In 1919 Price's was taken over by its neighbour and rivals Lever Brothers.  Three years after the
takeover Lever Brothers entered into an agreement with several other companies to create a new
jointly owned company, it was named "Candles Ltd"  This new company took over Price's and all its
subsidiary companies.  In 1936 Lever Brothers pulled out of Candles Ltd, taking the Bromborough works
and all the soap manufacturing rights with it.  Many of its employees chose to continue to live in the
Bromborough Pool village.  The Village is still standing strong today although there are many owners
now from privately owned dwellings to Riverside Housing Association.  
 A drawing of Prices Patent Candle Company and Bromborough Pool.
A drawing
of Prices
ugh Pool.
Photograph of Prices Candle Company
Employees of Prices Candle Company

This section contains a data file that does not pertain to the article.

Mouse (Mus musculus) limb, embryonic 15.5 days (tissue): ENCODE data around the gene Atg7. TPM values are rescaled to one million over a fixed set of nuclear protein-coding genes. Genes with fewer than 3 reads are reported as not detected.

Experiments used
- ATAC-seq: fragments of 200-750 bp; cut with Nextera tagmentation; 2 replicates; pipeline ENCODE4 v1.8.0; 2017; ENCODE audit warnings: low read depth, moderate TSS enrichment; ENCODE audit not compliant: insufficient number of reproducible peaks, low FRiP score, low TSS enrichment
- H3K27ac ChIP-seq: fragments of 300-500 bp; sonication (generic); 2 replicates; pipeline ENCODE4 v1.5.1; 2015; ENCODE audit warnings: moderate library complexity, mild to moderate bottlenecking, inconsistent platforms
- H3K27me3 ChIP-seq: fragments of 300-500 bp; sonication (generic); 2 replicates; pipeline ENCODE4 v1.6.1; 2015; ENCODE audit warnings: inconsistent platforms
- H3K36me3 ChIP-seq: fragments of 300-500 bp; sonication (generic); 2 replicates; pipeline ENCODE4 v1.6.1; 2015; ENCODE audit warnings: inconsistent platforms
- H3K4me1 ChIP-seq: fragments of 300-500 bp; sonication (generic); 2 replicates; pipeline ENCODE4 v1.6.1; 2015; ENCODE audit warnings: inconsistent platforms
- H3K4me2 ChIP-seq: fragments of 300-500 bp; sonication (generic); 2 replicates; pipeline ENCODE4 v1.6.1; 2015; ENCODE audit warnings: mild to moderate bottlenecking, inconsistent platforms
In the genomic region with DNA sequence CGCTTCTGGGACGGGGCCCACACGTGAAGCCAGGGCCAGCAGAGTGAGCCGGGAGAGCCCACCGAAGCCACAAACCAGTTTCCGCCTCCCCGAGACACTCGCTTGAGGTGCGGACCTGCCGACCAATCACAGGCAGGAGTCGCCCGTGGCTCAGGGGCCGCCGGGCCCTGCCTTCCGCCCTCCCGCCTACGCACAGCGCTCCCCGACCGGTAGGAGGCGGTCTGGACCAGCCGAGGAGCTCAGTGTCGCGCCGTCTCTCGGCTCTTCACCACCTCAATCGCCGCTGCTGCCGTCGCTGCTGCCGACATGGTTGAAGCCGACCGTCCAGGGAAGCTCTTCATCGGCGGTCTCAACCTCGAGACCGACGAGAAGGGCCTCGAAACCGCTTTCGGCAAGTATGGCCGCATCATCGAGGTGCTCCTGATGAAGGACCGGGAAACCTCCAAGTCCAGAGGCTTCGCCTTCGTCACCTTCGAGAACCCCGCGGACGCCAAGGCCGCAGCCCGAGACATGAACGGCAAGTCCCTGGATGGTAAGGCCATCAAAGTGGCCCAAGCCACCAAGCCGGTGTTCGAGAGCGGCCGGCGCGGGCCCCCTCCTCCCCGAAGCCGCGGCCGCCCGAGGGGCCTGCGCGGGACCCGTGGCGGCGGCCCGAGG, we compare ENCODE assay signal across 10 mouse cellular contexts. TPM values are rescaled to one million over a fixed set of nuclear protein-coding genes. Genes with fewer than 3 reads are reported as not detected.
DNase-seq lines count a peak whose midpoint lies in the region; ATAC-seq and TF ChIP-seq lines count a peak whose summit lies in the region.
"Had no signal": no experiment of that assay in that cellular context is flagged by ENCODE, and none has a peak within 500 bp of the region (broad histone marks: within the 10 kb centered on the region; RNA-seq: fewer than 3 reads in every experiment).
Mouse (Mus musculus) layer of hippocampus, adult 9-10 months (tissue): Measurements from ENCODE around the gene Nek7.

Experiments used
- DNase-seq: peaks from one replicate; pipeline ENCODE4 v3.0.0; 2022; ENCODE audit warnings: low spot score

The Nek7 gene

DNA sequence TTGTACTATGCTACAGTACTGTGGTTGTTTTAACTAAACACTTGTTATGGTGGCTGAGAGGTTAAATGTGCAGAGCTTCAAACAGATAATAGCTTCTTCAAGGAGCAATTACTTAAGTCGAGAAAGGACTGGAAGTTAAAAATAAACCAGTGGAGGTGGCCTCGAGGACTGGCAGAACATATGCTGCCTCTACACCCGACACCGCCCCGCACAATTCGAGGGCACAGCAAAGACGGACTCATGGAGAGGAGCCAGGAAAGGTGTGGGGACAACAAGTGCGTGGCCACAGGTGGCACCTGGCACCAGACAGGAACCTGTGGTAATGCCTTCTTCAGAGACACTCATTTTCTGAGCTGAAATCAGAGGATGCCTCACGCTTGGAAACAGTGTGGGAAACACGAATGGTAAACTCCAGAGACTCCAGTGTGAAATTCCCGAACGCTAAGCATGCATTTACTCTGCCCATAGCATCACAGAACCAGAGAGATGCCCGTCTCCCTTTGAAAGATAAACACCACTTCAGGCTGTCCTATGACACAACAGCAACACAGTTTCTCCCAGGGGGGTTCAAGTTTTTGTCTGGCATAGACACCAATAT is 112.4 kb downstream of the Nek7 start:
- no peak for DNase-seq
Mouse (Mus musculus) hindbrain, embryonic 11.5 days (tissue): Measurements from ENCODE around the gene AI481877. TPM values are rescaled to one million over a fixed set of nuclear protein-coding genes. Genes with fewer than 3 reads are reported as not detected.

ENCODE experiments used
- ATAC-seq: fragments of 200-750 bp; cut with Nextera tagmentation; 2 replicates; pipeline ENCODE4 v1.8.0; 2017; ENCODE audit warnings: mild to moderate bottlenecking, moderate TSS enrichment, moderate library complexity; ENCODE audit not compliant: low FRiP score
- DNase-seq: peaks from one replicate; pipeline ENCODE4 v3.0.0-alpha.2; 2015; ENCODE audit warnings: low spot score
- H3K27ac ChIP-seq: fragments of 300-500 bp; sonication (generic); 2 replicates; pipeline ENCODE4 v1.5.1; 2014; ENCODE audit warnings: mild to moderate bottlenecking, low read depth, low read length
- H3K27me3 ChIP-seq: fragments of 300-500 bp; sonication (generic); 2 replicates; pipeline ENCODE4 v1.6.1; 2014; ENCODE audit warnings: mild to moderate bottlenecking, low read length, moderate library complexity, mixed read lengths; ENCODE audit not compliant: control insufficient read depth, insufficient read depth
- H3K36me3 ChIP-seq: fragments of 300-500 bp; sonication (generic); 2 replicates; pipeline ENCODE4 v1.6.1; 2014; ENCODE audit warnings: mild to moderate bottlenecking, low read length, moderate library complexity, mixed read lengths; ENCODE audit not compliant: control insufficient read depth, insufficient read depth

Employees of Prices Candle Company
Photograph of Prices Candle Company
In the 19th century a gunpowder store sat at the mouth of the Mersey at the site of Bromborough Pool. It
result of this a small village of around 12 houses was built around the area.  The houses were barley big
closure of the powder stores the village slowly disappeared.  

The area today is covered by McTays Boat Yard.  A road leading to this area was named Magazine Lane, it
can be seen as the white line on the picture in the related information section.  The red line shows the
area in which the powder stores were built.  Sadly the area today is a mass of industrial buildings and
dense over grown wild fields frequently used by fly tippers.  
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Related Information:
Click to enlarge
Magazine Village